It is very hard to say. In February, the editors of The Guinness Book
of World Records announced that the Infinity chili, grown by Nick
Woods, the proprietor of a hot-sauce company in Lincolnshire, England,
was the hottest pepper ever—more than 250 times as hot as Tabasco sauce.
Just two weeks later, Guinness declared that the Infinity had been
unseated by another British-grown hybrid, the Naga Viper.
Then things got complicated. The Naga Viper’s creator, Gerald Fowler,
who runs the Chilli Pepper Company in Cumbria, England, says he simply
cross-pollinated his pepper from three existing varieties: the Naga
Morich, the Trinidad Scorpion and the Bhut Jolokia (also known as the
ghost pepper, it has been studied extensively by the Indian Defence
Research and Development Organisation, and took the Guinness title in
2006). Both Woods and Fowler had sent their peppers to be tested for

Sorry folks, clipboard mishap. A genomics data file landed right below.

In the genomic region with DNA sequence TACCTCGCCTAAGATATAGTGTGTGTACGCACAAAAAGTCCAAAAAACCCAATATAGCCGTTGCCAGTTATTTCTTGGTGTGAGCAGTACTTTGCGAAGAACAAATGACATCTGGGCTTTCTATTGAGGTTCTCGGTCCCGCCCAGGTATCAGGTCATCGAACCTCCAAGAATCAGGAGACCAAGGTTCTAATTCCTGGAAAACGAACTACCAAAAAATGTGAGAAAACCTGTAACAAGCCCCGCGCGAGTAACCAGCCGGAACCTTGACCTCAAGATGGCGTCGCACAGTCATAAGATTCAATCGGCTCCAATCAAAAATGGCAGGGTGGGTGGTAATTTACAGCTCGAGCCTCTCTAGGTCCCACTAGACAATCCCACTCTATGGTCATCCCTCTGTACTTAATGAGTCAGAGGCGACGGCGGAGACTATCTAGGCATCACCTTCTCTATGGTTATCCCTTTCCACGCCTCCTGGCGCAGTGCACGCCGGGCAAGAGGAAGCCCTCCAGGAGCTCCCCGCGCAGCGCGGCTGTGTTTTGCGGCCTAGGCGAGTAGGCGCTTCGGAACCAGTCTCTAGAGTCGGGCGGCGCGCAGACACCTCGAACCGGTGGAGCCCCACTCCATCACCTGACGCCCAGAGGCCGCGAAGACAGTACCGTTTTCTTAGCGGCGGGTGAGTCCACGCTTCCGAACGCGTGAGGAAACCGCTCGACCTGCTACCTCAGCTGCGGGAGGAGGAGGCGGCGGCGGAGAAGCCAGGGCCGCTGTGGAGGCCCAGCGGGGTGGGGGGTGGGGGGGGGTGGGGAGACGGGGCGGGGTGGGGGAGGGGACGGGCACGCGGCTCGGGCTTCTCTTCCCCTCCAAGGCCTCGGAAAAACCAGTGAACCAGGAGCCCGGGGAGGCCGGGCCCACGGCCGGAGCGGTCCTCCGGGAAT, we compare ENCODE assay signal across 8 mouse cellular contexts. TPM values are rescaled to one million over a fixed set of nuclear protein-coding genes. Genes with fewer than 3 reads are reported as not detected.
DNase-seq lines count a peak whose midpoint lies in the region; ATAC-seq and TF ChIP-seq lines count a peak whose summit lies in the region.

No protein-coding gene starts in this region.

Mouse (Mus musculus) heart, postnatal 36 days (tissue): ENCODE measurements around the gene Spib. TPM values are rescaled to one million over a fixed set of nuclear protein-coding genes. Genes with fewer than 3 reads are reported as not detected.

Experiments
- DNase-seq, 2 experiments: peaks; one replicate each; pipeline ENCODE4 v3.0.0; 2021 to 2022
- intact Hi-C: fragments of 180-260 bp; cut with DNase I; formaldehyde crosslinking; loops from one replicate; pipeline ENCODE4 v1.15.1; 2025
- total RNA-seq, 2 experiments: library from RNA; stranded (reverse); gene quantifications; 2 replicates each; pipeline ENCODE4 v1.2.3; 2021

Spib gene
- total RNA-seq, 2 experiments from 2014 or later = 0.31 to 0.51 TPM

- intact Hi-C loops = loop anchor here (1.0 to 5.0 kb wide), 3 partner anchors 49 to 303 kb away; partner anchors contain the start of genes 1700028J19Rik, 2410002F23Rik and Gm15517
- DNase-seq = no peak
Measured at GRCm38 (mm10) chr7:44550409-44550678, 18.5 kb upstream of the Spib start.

spiciness at the horticultural research center at the University of
Warwick, and the results were submitted to Guinness.
When Warwick’s labs rated Fowler’s Naga Viper equivalent to the combined
strength of some 250 jalapeños, pepper experts balked. Jim Duffy, a
chili grower in San Diego, criticizes Guinness for bestowing the title
on insufficiently authenticated fruits. Dave DeWitt, the founder of
Chile Pepper magazine, author of 35 books about chilies and an adjunct
professor at New Mexico State University, flatly dismisses the Guinness
record as well. “This is science, and they are a beer company,” he says,
adding that test results should be corroborated by at least two labs.
“With one test, the most you can show is that a single pepper--or a part
of a single pepper--had that heat rating. To establish that a variety
of pepper is consistently the world’s hottest, you need more than that.”
Even Andrew Jukes, who conducted the pepper tests at Warwick on which
Guinness based the Naga Viper and Infinity records, concurs: “I am
surprised that all record values are not verified on additional samples
in other labs. I’ve suggested to customers in the past that this would
be required, but it seems that it is not.”